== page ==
Sunday, August 20, 2017
Review: Dr. Z (2017)
Sportswriters always liked to tell stories about Paul Zimmerman, the legendary football reporter for Sports Illustrated who was known for his fanatic and complete dedication to his job. Here's one of them, told during Super Bowl week one year, which gets the point across. If it's not true, it should be.
Zimmerman was working for the New York Post one fall Saturday, and was assigned to cover some small college game. He wanted to see a big college game that started at 4 p.m. or so on television. Zimmerman liked to chart games as they went along, and he almost physically needed to be watching the game from the start - missing a play or two was unacceptable.
Zimmerman covered the first game, and shortly before its conclusion dashed down to the field to interview the coach and a star player or two briefly. Then he got in the car, drove to a nearby hotel, and got a room on the sixth floor of a hotel - arriving at 3:55 p.m.
Zimmerman grabbed his notebook, sat down, flipped on the TV ... and saw nothing. The television wasn't working. He called the front desk. "This is Paul Zimmerman in 612. My television set is not working. If I don't get a new room in the next five minutes, I will throw the television in this room from the balcony into the swimming pool below."
He got the room, and saw the kickoff.
Zimmerman's distinct literary voice has been quieted for the past nine years. He suffered a series of strokes in 2008, and cannot read, write or speak. Yes, some things just aren't fair.
Before the stroke, Zimmerman had taken a sabbatical and was hard at work on his memoirs. There wasn't much rhyme or reason to what he got down on paper, but he figured he would get to that. Fate had other plans.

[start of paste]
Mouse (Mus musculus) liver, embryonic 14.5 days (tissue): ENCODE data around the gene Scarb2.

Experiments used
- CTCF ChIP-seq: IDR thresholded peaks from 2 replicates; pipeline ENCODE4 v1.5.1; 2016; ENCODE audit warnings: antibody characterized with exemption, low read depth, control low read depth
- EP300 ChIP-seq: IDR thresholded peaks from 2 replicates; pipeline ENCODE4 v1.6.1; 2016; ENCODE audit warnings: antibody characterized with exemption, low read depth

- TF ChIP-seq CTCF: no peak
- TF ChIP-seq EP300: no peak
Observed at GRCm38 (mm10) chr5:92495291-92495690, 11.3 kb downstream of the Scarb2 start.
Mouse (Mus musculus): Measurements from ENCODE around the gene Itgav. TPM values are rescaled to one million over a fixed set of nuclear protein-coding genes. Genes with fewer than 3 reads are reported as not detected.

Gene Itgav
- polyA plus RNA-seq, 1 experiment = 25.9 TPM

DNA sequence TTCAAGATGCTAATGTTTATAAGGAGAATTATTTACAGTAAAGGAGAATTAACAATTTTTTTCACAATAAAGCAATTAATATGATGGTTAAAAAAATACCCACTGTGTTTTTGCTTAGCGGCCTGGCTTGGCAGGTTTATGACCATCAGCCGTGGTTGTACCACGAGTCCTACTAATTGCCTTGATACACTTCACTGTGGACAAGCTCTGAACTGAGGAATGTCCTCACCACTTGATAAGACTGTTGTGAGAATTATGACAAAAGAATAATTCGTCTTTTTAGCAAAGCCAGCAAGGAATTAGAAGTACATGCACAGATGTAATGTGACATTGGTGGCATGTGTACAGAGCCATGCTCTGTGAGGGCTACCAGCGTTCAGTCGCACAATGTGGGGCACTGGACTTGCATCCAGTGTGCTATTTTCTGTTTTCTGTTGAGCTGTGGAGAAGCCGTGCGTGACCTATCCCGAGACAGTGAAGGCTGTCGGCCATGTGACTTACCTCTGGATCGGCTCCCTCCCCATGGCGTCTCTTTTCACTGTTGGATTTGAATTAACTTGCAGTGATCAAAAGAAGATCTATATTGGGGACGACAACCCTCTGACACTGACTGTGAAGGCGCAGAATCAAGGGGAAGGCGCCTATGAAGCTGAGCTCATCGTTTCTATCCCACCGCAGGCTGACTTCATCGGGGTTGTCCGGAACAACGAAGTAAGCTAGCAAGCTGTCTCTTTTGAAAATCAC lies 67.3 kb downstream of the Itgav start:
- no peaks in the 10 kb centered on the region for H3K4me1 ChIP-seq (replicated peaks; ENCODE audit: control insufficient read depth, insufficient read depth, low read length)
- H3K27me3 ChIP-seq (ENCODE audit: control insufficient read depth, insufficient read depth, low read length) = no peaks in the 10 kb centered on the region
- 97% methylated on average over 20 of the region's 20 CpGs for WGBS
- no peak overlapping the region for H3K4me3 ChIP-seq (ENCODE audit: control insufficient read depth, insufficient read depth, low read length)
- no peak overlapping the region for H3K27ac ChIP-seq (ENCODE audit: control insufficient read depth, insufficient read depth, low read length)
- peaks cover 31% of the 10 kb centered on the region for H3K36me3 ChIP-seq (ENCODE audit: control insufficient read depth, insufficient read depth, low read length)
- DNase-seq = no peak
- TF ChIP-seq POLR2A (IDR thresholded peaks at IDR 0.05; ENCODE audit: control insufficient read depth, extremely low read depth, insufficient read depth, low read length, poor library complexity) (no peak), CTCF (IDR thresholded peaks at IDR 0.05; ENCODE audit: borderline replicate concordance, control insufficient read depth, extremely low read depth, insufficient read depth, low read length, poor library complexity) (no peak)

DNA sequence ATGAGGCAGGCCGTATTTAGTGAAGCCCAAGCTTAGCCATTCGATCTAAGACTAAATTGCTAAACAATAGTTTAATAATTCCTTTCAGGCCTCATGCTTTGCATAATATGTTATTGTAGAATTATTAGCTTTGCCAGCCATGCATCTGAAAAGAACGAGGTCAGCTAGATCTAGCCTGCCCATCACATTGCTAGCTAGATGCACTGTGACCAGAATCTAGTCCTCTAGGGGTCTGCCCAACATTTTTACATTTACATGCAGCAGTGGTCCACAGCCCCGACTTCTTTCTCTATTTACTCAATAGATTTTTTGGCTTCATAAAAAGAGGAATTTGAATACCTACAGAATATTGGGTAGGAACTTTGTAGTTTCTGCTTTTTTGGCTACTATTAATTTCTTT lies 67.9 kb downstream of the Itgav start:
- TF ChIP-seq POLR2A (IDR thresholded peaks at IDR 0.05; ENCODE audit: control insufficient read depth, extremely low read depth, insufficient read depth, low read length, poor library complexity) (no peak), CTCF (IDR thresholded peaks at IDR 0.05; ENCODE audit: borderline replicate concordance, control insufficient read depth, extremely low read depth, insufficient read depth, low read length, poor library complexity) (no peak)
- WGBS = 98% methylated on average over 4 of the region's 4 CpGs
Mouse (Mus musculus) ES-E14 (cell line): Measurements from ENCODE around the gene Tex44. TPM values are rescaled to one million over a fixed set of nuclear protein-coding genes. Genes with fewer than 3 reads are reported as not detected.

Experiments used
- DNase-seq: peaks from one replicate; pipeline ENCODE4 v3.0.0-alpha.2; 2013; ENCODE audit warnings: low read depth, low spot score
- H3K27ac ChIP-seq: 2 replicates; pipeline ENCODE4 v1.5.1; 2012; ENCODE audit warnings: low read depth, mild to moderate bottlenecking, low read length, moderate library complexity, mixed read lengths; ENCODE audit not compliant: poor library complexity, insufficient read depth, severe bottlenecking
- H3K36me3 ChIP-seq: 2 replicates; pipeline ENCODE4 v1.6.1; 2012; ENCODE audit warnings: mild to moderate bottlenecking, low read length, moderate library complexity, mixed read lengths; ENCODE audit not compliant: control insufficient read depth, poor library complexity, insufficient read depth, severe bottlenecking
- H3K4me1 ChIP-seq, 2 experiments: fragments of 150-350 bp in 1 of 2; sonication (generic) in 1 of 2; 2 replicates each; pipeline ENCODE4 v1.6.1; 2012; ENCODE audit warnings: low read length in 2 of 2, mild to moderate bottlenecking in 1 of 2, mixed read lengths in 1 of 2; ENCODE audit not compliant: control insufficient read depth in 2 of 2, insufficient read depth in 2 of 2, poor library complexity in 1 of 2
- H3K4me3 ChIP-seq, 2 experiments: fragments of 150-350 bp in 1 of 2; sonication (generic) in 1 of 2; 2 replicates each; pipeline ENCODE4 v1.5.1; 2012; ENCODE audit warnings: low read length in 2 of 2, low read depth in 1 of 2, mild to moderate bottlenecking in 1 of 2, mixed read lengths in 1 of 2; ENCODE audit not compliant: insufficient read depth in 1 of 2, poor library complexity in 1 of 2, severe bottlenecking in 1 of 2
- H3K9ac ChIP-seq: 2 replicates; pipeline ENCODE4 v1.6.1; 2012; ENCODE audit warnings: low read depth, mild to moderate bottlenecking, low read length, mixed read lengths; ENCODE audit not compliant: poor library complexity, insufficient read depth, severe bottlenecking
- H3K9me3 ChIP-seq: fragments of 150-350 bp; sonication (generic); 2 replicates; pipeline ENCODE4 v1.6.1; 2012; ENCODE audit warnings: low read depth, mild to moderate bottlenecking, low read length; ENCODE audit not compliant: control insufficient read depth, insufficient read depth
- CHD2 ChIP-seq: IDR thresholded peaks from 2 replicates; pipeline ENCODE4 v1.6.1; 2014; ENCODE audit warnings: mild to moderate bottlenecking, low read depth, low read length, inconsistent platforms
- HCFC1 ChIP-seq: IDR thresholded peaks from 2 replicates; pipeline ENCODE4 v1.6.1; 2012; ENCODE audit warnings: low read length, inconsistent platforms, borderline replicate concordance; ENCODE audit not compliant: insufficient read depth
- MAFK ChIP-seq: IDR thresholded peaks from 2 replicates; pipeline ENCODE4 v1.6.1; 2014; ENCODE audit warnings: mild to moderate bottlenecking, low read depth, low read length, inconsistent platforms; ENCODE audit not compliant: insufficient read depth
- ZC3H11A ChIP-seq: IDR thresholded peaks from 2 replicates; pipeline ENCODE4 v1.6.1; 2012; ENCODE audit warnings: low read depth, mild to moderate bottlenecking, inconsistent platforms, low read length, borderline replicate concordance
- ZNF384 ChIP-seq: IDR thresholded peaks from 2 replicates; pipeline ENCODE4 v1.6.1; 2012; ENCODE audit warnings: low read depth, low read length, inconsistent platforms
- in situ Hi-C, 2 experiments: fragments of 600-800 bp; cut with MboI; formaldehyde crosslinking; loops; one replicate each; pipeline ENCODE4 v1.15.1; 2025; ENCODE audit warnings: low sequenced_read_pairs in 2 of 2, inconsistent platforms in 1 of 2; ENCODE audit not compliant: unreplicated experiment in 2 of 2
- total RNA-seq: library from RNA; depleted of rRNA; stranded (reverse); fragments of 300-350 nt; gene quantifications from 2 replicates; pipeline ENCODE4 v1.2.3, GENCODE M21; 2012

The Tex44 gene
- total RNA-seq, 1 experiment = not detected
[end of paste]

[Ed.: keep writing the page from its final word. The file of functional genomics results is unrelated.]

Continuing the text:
But now friend and coworker Peter King of Sports Illustrated has taken those words, and organized them a bit. He also has added some columns written by Zimmerman for Sports Illustrated, and the result is an unexpected (because of the physical problems) surprise of the season: "Dr. Z - The Lost Memoirs of an Irreverent Football Writer."
The book is broken into 14 chapters, the various parts of Zimmerman's life. By far the longest is his personal all-time team in pro football, which is great fun to read. Zimmerman liked nothing better to look at film of old games and great players, and came up with ratings. The ratings are about a decade old at this point, and it would be interesting to see what he might do with the subject now. For example, has Tom Brady replaced Joe Montana as the greatest quarterback of the modern era? (John Unitas still wins the old school division.) Montana, by the way, is the subject of a fascinating feature story by Zimmerman, reprinted here from Sports Illustrated.
Football drives the book naturally, and there are stories from the Super Bowls and quarterbacks. But the Olympics get plenty of space, as do stories about journalism. There are stories about boxing with Ernest Hemingway, and about going to Columbia with a future KGB agent. The last four chapters turn personal - they are called "Wine," "Collecting," "Authority," and "National Anthem." That last one needs an explanation - Zimmerman used to time them at sporting events and keep records. That's not surprising from a person who could tell you how many steps there were from the lobby of the Newark airport to Gate 26.
A book like that almost has to be a little disorganized, since it was a work in progress when it came to a nearly 10-year halt. But, King did a good job of putting it all together so that you'd get the idea of what Zimmerman's life and talent were like.
Fans of Zimmerman probably will think that they are doing him and his family a little favor by supporting this project with a book project, and they no doubt are. Still, "Dr. Z" stands up pretty well for long-time football fans. And if you don't remember Zimmerman's work, this will open your eyes to a unique individual.
Learn more about this book.
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